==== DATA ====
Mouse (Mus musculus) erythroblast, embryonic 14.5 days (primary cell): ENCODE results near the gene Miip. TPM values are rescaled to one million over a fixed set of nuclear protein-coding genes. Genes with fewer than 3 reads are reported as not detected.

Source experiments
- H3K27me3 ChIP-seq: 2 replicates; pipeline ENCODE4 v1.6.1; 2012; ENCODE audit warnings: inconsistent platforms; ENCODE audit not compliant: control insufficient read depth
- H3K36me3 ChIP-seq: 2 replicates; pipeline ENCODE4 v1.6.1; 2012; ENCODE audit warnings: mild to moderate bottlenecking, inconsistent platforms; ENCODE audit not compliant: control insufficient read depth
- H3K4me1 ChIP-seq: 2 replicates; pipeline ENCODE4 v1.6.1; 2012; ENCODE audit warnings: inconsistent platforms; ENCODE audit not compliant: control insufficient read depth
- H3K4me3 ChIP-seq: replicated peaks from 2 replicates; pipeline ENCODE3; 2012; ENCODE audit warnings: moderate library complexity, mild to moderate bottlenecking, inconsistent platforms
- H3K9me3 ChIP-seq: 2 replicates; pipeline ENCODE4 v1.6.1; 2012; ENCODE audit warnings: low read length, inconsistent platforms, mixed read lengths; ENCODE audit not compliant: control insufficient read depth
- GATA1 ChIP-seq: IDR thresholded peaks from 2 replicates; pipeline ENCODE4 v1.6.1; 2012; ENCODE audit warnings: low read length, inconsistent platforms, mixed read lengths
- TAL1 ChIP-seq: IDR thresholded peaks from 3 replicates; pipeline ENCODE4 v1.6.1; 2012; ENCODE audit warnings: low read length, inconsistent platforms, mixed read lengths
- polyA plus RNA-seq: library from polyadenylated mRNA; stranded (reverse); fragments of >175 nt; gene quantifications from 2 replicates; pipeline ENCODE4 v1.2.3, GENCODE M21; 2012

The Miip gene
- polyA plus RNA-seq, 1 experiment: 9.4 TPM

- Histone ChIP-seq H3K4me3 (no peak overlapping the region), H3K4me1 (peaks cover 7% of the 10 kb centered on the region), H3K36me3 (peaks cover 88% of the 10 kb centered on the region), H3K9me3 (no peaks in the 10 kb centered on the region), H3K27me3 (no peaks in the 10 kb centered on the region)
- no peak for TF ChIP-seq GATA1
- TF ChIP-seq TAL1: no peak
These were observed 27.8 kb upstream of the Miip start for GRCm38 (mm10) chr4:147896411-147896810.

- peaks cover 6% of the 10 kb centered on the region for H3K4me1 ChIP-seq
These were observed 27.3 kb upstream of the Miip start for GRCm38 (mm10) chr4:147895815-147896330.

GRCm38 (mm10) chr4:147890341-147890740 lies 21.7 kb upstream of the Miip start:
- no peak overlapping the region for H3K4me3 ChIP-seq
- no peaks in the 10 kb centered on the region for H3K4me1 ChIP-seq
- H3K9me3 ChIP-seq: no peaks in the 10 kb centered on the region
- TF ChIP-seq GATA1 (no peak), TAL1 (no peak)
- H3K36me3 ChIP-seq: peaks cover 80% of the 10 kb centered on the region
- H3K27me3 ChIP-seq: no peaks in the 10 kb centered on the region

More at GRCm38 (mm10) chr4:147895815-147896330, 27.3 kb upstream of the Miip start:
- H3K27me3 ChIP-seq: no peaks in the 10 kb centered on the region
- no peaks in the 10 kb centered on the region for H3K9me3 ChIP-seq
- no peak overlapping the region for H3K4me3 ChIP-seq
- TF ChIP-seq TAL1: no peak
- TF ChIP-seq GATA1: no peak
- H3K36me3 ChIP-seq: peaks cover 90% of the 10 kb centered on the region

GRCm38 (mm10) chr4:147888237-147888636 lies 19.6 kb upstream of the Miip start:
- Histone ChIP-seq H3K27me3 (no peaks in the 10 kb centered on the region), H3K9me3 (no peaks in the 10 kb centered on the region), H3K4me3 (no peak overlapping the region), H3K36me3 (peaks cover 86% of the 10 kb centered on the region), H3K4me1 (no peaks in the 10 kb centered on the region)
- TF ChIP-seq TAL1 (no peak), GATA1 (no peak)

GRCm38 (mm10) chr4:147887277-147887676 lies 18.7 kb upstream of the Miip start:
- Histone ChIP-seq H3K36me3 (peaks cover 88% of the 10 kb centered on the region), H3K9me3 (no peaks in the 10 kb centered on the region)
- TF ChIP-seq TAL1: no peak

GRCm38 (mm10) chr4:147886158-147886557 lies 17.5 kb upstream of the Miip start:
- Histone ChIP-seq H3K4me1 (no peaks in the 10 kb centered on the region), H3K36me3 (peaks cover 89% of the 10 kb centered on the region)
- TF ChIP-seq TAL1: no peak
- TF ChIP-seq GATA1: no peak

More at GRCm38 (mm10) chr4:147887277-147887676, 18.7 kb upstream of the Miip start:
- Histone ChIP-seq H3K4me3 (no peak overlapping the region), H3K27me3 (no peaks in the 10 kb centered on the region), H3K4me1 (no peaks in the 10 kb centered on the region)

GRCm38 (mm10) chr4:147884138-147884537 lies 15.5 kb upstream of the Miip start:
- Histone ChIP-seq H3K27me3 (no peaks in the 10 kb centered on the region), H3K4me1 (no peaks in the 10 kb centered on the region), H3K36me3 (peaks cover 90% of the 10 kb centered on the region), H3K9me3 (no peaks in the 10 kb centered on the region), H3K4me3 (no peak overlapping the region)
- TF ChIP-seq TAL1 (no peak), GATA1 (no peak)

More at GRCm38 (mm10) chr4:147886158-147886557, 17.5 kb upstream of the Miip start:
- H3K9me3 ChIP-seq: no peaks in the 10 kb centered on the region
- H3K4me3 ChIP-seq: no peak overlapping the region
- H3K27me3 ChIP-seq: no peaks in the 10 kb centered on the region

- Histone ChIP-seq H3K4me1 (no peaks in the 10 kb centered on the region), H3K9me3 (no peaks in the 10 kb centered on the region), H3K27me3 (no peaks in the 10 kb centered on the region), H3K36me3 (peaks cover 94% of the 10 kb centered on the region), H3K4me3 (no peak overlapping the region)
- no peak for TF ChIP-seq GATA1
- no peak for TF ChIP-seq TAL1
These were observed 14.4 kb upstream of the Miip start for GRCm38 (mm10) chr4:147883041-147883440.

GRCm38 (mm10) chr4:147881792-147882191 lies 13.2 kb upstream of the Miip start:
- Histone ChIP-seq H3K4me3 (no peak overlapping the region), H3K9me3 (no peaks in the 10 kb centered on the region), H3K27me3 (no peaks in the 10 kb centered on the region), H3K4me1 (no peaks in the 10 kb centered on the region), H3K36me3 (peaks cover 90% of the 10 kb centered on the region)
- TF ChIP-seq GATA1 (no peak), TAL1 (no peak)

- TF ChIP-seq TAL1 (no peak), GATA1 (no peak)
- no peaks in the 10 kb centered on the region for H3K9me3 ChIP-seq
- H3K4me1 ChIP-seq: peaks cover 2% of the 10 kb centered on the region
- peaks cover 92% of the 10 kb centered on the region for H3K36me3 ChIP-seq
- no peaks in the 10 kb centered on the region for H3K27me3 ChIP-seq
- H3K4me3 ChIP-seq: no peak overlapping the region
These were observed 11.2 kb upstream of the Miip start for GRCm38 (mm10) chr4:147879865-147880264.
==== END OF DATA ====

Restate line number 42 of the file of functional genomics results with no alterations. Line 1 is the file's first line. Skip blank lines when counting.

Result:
- TF ChIP-seq GATA1: no peak